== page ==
What is Physical Sunscreen?
Mineral sunscreen is currently (and quite appropriately) enjoying its day in the sun. The concept of physical sunscreen has been around for some time, but remains something of a buzzword many are unfamiliar with.
But what is physical sunscreen, and what distinguishes it from ‘conventional’ sunscreen? Is physical or chemical sunscreen better, and which is the best physical sunscreen on the market right now?
Truth is, the whole physical vs chemical sunscreen debate is open to interpretation. It depends entirely on your own personal preferences, the quality of the product you use, and how you use it.
Even so, it’s important to understand the differences between physical sunscreen and chemical sunscreen, in terms of their formulation and how they work. Not to mention, how to use each (or both) to afford your skin the best possible protection from the sun’s harmful rays.
What is Physical Sunscreen?
Physical sunscreen – aka mineral sunscreen – works by physically blocking (or defusing) the sun’s rays, using zinc oxide or titanium dioxide as its active ingredient. The effectiveness of a mineral sunscreen will be influenced greatly by the concentration of these ingredients in its formulation.
With a physical sunscreen, the product works by absorbing UV rays into the skin and turning them into heat. This is similar to how chemical sunscreen works, but mineral sunscreen also reflects back approximately 5% of the sun’s harmful rays.
The physical properties of the minerals in the sunscreen deflect and disperse some of the sun’s radiation, effectively protecting the skin from harm.
As is the case with chemical sunscreen – aka conventional sunscreen – physical sunscreen can be purchased at a wide variety of SPF levels. However, dermatologists typically recommend wearing no less than SPF 30, even when heading out and about on cloudy days.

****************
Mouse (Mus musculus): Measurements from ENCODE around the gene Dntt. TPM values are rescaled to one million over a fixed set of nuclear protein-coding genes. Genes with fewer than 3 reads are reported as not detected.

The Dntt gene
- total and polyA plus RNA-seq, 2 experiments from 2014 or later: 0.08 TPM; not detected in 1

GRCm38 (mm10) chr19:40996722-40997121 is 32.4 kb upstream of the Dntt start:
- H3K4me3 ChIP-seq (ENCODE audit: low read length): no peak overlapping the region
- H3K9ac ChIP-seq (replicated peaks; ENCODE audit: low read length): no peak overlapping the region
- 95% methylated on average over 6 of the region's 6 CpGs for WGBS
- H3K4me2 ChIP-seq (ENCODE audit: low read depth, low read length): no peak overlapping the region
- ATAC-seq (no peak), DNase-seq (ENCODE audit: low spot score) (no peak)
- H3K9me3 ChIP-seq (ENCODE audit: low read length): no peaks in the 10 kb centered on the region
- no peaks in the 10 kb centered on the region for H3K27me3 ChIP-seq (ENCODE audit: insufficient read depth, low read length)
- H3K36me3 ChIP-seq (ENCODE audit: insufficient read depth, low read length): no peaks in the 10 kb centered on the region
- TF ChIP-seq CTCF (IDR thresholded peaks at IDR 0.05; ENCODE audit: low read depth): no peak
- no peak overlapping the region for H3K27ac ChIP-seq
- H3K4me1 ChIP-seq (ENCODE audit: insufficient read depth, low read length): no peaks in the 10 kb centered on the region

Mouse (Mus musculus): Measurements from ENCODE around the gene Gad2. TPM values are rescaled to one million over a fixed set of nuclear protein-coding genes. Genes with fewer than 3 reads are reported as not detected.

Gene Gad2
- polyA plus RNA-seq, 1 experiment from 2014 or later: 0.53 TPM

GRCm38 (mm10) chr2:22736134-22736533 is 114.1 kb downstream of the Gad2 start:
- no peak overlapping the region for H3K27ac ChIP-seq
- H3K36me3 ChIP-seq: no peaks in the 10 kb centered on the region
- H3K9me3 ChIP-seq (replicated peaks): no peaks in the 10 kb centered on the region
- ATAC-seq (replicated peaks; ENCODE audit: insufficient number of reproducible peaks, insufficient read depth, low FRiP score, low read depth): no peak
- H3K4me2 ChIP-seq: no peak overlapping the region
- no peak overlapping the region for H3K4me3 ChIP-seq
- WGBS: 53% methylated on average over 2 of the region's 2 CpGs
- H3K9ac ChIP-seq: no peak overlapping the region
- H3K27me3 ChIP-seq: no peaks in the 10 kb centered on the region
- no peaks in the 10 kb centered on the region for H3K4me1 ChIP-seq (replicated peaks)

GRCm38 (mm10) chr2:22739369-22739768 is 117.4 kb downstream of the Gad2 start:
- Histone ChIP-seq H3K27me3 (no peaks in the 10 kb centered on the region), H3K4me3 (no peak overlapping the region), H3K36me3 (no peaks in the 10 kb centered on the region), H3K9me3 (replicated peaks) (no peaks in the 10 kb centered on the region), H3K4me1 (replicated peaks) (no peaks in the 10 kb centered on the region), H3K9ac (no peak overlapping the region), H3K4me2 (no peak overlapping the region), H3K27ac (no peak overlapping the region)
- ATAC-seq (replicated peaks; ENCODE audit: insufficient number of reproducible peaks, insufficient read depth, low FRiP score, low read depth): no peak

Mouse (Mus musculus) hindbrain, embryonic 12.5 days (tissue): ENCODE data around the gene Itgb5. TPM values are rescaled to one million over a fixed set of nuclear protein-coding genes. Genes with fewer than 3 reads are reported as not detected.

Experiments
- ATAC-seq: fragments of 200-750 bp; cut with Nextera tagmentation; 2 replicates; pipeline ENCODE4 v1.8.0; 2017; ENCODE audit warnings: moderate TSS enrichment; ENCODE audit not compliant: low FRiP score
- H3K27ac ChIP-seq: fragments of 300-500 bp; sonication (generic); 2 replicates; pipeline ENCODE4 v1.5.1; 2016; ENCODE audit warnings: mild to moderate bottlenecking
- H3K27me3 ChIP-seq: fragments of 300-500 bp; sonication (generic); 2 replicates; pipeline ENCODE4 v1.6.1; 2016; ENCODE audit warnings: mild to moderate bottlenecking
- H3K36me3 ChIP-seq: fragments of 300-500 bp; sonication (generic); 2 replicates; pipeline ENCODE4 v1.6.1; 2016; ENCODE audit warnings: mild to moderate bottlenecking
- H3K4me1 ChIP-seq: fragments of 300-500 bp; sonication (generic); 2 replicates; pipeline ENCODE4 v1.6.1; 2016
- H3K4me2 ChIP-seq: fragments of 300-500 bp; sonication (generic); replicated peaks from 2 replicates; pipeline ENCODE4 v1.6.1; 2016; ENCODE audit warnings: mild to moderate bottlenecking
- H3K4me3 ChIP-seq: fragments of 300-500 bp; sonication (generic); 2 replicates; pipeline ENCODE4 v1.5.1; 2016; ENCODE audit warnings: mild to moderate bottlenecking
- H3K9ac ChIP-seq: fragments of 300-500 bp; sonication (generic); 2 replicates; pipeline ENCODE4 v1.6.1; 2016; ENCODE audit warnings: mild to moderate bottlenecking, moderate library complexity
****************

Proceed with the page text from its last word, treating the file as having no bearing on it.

What Do SPF Levels Mean?
The SPF level indicated on a sunscreen tells you how long you can stay in the sun before your skin starts to redden and burn. For example, if it typically takes you 10 minutes in the sun before your skin starts turning red, wearing an SPF 30 product would extend this by 30x – so 300 minutes.
This applies to both physical and chemical sunscreens alike, but is only true when they are applied properly and topped up as necessary. In addition, the quality of the product you apply to your skin in the first place will influence the level of protection it provides.
Why Would I Need Mineral Sunscreen?
There are several benefits to choosing mineral sunscreens, either as an alternative to chemical sunscreens or to be used alongside them.
For example, skin that is highly sensitive or acne-prone will almost always respond better to mineral sunscreen. Zinc oxide and titanium dioxide are much gentler to the skin than some of the components that go into chemical SPF products. In fact, zinc oxide has an anti-inflammatory effect on the skin, making it particularly useful for super-sensitive skin types.